I started my career working in a startup. It’s not a normal route for a fresh-faced graduate. If anything, it was a baptism of fire. It taught me a lot about myself and how businesses grow. Fast forward seven years later, I am working in another startup. It has me reminiscing about what makes working in a startup so different.
1. Pivot, pivot, pivot
Embrace change and uncertainty. This environment can be invigorating as you’re exposed to new ideas. If your idea isn’t working then startups are not afraid to drop it and work on something new. In a non-startup world, some companies continue to build (the sunk cost fallacy).
Famously, Slack were building a game but found that their communications tool was proving popular. They pivoted to the tool, and the rest is history. Slack is now a multi-billion dollar company.
2. Forge ahead
You want to show your investors and your users that you are meeting their needs. Intuition and expertise drive decisions and shape the product’s trajectory. You build out the product and you are trying lots of new things.
Facebook’s motto was “Move fast and break things”. This underscores the value of gathering real life data and learning through rapid iteration. Larger organisations don’t always have this luxury. Prototyping is a valuable way to validate ideas. It avoids spending months building something no one will use. User testing and iterative refinement pave the way to eventual product-market alignment. This is the value design and user research brings.
3. Be prepared to wear many hats and to juggle!
Startups operate with limited resources, which can be both a challenge and an opportunity. When I started, I did everything from marketing, copywriting, product development, user research, invoicing, pitching to investors, hiring (you get the idea, it’s a lot). To get the most out of working in a startup, you want to give these a go. It gives you a rare exposure to different responsibilities in the workplace. It helped me find that I love product management! I had no concept of product development before I joined the startup. This exposure can expand your skill set and boost your versatility.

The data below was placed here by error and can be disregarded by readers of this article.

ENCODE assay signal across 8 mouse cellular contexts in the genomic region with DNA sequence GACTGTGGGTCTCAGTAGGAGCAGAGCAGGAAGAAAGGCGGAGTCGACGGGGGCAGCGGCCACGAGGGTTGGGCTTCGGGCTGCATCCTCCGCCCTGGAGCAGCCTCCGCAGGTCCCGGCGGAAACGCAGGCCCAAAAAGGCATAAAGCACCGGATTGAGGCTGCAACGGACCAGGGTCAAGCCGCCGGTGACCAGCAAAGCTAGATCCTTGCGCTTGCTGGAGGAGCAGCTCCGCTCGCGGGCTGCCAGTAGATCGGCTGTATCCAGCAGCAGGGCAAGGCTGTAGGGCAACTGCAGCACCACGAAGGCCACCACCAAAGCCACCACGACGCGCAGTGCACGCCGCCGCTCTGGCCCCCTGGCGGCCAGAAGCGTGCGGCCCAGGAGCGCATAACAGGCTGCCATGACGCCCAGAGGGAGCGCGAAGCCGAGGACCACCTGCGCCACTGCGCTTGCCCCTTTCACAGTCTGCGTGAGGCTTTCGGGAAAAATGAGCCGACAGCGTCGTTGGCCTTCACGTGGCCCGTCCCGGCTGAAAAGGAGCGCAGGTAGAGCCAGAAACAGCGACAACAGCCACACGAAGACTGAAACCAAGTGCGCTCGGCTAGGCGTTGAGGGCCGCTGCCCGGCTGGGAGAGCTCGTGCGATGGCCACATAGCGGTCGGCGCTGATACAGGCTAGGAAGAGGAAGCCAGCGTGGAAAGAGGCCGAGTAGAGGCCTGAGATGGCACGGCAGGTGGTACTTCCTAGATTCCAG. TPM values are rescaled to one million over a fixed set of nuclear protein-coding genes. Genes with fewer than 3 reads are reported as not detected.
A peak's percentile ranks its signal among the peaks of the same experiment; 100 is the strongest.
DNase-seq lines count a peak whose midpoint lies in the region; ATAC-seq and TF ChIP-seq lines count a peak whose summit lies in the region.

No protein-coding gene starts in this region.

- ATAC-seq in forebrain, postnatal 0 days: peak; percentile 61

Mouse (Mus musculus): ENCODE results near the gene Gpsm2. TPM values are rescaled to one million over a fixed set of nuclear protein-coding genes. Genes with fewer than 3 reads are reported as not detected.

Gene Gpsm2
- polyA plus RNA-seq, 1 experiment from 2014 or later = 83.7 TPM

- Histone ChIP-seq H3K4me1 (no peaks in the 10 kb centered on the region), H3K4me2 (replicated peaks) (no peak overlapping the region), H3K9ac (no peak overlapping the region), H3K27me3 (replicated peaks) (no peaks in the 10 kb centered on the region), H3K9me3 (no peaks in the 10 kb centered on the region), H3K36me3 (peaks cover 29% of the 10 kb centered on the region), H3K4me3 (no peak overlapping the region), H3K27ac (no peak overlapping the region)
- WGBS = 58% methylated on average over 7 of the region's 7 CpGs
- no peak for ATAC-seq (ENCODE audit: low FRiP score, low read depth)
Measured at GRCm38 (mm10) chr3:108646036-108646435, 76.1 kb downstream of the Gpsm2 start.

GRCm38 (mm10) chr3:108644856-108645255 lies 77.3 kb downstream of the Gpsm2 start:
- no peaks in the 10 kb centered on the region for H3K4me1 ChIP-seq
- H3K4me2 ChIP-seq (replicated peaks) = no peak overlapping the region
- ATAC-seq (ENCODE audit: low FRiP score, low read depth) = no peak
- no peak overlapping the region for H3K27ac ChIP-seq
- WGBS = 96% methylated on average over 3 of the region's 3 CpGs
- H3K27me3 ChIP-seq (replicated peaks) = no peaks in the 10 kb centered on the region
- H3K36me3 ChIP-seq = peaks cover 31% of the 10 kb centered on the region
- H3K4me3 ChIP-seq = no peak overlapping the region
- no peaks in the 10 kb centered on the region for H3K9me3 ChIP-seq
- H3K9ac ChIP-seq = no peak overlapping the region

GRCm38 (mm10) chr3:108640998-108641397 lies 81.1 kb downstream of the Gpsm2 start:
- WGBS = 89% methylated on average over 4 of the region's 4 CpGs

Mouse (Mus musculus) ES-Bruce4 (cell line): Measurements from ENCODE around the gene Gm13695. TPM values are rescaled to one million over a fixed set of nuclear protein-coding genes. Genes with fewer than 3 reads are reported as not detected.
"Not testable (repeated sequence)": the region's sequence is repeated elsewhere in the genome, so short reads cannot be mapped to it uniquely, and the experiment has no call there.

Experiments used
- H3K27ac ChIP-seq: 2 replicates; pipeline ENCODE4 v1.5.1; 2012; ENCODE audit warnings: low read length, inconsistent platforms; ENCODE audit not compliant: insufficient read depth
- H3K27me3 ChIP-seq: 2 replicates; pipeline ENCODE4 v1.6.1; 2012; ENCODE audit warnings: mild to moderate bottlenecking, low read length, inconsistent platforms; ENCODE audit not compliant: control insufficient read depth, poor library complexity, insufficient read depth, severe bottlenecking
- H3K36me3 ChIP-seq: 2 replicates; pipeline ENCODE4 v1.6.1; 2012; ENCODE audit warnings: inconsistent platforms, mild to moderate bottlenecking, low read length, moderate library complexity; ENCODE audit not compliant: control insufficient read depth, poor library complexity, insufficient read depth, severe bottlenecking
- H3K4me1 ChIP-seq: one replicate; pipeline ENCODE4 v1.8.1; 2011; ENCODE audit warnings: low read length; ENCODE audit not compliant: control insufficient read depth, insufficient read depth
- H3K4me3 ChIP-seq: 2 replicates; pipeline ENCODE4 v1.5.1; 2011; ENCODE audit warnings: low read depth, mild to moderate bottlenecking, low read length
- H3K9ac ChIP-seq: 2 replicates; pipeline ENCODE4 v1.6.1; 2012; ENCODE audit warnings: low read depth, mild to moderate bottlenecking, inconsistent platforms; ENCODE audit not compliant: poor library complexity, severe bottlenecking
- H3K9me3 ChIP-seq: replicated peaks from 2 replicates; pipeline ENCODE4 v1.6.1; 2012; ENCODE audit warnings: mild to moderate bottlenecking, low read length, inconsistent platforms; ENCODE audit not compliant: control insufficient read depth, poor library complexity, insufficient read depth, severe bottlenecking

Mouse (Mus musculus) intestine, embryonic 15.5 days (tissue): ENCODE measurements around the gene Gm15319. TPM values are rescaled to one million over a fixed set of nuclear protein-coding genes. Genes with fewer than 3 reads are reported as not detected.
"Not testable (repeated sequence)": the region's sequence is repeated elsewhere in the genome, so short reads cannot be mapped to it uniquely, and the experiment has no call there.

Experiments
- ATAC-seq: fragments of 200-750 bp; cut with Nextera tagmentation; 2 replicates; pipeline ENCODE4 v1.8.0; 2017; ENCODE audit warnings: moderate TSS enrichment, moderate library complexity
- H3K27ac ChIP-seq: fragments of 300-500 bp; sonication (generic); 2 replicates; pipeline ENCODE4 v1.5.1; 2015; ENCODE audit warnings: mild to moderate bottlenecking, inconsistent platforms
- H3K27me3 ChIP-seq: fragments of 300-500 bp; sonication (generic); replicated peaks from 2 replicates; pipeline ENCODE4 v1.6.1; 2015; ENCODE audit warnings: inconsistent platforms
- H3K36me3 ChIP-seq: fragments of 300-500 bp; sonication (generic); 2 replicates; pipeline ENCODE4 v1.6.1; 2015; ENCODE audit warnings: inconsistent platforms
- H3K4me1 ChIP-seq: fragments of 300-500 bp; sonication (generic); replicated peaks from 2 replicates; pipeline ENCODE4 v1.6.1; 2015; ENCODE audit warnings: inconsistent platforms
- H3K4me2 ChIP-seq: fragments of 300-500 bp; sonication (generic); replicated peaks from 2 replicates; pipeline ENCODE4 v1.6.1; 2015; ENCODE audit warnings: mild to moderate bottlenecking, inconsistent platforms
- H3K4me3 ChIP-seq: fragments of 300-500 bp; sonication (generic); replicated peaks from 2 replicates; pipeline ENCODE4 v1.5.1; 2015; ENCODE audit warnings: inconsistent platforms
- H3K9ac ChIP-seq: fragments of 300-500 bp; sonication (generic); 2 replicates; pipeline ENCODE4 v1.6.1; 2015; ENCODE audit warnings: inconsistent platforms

Hiring the right person can be a game-changer for your startup. It’s not the case you need to have worked in lots of different startups, all you need is a willingness to drive things forward, and get things done. Due to the small size of startup teams, you’ll develop close relationships with your colleagues. This camaraderie can foster a supportive and collaborative atmosphere, but it can lead to conflicts too. It’s hard to get away from someone when you are sitting in the same room as them.
In a startup, your contributions are visible and impactful. You’re not a cog in the machine; your work influences the company’s direction and success. This sense of ownership can be rewarding.
Photo by Los Muertos Crew: https://www.pexels.com/photo/man-and-woman-juggling-together-8895422/
4. Burnout balancing act
Startups demand a lot from you. I wanted the business to succeed, and I gave it everything. I worked long hours, sometimes on weekends to get things done. It can have an impact on your personal life. I worked 2 years at a startup. By the end, I needed a long holiday. Working at such a pace can be unsustainable. Over time I learnt how to set the right balance.
5. The founder sets the tone
Startups can live and die by their founder.
The founder of the start up I first joined, set expectations of what they were looking for. Each meeting needed an agenda. If it didn’t have one, they wouldn’t attend. For every meeting, I made sure it had a purpose and outcome. It’s a lesson I still use to this day.
Later, when I worked at another startup, the founder set a clear vision. I understood what mattered to them, it energised me, and I bought into the direction they wanted to take the product in. In essence, I believed in the mission.
Both had different styles but the culture permeated from them into the rest of the business. If the founder promotes a toxic environment, then the business will mirror that.
Working in a startup comes with its share of highs and lows. It requires adaptability, resilience, and a passion for pushing boundaries. If you thrive in an environment that challenges you daily, the world of startups might be your perfect fit.